479b008acd81e383293abb23a69c9fa5da4afdc6 M      gcc
bisect run success



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Re: Disappeared flag: -maes on -march=ivybridge, present in -march=native

Thiago Macieira
On Sunday, 28 July 2019 16:16:21 PDT Kevin Weidemann wrote:
> Hello everyone,
>
> I have recently randomly discovered the fact, that building with
> `-march=ivybridge` does not necessarily produce the same output as
> `-march=native` on an Intel Core i7 3770K (Ivy Bridge).
>
> In particular, `-march=native` sets `-maes` whilst `-march=ivybridge`
> does not.

That is the expected behaviour today. -march=native gives you what your CPU
has, even if it's different from what a baseline CPU architecture would
provide. As an example, if you ran GCC inside a virtual machine that somehow
turned some CPU features off, you'd get a fully working build for your CPU
using all CPU features you can use.

That's different from LLVM, which attempts to find which CPU most closely
matches yours. In that VM scenario, it would either disable some features you
could use or enable ones you can't.

> After carefully considering the option that I'm in fact turning crazy
> (e.g. I triple-checked that `-march=native` really does set
> `-march=ivybridge` and `-mtune=ivybridge`), it seems like while this is
> the case on the GCC version that I'm actively using (9.1.0), it is not
> on a different machine (6.3.0 20170516 (Debian 6.3.0-18+deb9u1)).

True. Older versions of GCC turned AES on for -march=westmere and up, but not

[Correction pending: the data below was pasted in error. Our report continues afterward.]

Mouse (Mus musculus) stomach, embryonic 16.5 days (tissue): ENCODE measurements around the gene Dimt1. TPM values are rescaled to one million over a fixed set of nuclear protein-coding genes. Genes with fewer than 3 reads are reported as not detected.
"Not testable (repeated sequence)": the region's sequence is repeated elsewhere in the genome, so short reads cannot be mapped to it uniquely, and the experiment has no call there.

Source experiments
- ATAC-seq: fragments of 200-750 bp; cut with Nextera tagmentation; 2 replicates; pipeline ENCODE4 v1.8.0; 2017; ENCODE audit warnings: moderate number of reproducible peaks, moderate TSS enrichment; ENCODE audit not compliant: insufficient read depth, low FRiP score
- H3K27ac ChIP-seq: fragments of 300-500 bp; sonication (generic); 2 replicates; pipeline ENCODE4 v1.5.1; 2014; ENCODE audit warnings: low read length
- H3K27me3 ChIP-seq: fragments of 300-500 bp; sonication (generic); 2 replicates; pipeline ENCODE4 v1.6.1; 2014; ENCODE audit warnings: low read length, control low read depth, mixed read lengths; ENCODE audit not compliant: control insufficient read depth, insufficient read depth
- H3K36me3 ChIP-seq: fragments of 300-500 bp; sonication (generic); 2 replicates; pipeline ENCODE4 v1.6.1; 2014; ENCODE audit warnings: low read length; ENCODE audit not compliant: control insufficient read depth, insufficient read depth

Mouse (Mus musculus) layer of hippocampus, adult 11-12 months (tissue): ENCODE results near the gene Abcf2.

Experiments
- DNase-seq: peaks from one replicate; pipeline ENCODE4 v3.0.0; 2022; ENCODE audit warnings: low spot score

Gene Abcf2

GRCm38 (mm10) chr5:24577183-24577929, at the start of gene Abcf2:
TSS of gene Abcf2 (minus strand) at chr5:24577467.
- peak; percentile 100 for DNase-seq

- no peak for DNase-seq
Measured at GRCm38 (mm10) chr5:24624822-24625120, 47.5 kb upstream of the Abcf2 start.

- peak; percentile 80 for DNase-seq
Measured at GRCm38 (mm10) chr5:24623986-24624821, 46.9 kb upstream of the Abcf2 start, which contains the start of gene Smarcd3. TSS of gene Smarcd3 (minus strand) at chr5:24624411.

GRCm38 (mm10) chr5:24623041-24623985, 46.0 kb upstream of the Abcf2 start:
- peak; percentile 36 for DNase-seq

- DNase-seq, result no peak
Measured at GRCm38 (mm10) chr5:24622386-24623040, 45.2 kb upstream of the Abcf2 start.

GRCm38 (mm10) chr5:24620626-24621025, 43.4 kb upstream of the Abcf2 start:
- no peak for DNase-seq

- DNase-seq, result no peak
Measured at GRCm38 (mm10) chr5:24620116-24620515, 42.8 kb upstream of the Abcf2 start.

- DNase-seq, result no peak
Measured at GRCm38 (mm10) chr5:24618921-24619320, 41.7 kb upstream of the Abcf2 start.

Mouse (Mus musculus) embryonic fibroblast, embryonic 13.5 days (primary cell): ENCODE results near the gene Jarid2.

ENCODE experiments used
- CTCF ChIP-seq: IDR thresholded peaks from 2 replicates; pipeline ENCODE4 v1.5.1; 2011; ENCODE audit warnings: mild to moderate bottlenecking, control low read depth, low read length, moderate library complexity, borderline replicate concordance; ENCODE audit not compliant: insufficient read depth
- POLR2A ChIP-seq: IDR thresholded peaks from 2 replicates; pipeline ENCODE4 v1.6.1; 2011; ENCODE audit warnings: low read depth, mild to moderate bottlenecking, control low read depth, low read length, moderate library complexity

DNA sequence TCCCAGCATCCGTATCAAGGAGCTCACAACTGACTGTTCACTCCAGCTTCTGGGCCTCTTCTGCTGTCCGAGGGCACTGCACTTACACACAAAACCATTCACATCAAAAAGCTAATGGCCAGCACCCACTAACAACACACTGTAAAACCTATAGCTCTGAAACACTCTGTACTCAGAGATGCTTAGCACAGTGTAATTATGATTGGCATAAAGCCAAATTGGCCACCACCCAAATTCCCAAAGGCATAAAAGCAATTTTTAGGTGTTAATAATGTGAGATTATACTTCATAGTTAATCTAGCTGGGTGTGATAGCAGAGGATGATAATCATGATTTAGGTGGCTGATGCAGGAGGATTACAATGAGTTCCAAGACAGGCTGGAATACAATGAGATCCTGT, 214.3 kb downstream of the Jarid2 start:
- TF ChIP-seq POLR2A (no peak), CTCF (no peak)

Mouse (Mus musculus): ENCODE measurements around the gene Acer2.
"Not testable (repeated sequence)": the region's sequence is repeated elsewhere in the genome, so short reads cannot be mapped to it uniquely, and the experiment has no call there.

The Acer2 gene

anymore. The commit you found changed that.

> Is this an oversight or mistake?

Neither, it's intentional.

Not all Westmere, Sandybridge, Ivybridge, Haswell or Broadwell machines have
AES.[*] Therefore, if you want to target *all* Ivybridges, you should not be
getting AES turned on by default. You should be doing runtime checking.

This specifically affected us in the Clear Linux distribution, since we build
the entire distro with -march=westmere as a baseline. Up until earlier this
year, with the GCC 9 upgrade, we were turning users away who had machines
without AES, since our installer complained (still does, I think) because GCC
had set the __AES__ macro, even though I found absolutely no software in the
distro using AES without CPUID checks.

[*] I have yet to see a Skylake or up SKU listed in https://ark.intel.com 
without AES, but it's possible one will show up in the future.
--
Thiago Macieira - thiago.macieira (AT) intel.com
  Software Architect - Intel System Software Products



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Re: Disappeared flag: -maes on -march=ivybridge, present in -march=native

Marc Glisse-6
In reply to this post by Kevin Weidemann
On Mon, 29 Jul 2019, Kevin Weidemann wrote: